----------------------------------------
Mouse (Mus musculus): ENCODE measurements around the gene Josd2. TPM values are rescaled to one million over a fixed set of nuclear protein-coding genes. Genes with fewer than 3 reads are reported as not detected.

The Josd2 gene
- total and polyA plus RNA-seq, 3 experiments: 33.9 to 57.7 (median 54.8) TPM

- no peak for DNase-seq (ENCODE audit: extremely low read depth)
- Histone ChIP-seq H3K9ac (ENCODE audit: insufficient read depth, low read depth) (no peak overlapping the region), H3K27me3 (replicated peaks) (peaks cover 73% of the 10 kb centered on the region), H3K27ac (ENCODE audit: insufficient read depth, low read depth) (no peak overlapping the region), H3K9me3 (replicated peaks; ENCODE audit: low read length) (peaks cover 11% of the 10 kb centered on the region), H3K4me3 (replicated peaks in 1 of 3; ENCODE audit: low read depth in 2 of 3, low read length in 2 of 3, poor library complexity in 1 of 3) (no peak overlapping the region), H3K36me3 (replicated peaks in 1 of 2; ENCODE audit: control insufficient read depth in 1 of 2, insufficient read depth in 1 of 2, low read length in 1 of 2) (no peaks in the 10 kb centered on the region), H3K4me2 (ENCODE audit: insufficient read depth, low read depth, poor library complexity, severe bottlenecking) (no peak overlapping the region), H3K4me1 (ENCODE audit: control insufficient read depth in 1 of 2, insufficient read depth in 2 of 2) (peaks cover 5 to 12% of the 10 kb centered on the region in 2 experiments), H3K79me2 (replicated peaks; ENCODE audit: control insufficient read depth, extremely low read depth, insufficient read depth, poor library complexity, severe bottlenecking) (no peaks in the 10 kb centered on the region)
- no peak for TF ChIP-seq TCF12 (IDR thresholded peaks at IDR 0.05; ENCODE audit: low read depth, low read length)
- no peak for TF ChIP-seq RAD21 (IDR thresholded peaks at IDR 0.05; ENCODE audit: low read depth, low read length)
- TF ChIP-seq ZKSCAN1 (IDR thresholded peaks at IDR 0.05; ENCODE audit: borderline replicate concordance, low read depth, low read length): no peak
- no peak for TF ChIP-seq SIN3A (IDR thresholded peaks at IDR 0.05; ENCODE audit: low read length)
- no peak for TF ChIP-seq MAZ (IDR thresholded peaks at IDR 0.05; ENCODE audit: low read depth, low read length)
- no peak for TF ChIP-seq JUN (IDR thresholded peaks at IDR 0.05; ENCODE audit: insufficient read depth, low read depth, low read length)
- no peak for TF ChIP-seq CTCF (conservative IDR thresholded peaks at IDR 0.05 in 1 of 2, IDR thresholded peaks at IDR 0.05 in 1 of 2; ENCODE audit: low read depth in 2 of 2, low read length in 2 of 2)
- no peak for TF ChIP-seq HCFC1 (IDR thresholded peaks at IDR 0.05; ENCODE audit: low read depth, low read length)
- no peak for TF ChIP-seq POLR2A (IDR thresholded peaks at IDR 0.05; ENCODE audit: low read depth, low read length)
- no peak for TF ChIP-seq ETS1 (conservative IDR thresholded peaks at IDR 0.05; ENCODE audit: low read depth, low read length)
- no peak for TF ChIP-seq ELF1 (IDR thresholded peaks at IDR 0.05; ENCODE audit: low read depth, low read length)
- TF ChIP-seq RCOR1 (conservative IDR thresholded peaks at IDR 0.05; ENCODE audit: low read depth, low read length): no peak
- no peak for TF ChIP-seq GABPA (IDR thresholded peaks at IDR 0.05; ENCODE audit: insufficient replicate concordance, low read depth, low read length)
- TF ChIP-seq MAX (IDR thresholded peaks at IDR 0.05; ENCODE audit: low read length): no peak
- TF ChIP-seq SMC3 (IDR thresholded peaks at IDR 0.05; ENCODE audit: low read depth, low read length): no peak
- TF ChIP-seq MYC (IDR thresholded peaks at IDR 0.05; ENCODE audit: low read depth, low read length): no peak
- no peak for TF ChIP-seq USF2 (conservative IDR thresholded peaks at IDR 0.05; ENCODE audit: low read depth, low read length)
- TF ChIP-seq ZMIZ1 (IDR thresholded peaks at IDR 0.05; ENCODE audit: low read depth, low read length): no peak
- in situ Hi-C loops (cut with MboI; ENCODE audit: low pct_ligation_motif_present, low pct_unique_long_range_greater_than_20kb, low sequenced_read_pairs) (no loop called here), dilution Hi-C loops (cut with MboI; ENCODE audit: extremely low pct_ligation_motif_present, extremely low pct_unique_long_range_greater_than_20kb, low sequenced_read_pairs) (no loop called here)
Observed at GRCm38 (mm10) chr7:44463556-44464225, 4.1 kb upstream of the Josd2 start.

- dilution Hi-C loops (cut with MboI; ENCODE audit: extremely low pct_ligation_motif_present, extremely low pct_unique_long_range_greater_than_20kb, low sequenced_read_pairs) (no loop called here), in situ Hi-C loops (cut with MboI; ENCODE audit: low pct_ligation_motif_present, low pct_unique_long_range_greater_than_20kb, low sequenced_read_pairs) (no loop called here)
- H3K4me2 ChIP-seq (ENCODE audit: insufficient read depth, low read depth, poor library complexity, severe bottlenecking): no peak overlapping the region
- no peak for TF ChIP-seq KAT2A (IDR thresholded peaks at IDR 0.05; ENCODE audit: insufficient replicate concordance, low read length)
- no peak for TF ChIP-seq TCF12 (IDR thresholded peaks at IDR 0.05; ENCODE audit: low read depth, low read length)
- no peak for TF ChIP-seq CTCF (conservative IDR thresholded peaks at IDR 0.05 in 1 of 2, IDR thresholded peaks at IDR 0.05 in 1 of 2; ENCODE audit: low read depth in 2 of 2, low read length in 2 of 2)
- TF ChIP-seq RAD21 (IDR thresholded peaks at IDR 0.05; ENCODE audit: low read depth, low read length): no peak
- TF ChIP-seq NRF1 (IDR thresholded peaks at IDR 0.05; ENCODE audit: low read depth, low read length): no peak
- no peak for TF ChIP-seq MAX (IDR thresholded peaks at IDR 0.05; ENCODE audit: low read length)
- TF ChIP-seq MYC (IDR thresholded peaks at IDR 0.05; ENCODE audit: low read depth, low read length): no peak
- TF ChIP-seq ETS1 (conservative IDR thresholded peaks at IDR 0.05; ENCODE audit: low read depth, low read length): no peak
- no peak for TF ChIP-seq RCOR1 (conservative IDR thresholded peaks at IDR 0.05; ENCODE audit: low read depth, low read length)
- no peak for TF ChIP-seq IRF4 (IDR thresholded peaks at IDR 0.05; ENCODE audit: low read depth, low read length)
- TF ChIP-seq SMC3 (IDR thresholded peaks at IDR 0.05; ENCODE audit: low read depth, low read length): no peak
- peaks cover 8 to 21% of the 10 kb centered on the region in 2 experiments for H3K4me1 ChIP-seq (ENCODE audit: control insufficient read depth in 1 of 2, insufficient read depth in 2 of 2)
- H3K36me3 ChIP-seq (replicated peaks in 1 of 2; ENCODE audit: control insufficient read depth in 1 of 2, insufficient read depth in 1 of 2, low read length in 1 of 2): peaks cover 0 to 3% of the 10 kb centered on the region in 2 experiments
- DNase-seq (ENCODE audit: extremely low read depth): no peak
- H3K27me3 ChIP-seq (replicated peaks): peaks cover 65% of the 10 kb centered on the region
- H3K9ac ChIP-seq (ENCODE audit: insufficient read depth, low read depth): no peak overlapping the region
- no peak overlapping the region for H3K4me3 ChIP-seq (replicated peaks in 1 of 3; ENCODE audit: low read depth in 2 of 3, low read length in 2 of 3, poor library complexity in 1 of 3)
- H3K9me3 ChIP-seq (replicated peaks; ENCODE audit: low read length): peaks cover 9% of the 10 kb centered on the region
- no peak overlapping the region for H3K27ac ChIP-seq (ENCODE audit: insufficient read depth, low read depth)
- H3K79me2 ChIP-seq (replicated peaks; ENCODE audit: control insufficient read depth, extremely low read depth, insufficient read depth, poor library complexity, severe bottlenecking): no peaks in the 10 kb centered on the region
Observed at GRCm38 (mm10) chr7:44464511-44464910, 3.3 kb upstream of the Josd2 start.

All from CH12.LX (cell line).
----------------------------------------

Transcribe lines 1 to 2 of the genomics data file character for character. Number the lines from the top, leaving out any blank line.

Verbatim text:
Mouse (Mus musculus): ENCODE measurements around the gene Josd2. TPM values are rescaled to one million over a fixed set of nuclear protein-coding genes. Genes with fewer than 3 reads are reported as not detected.

The Josd2 gene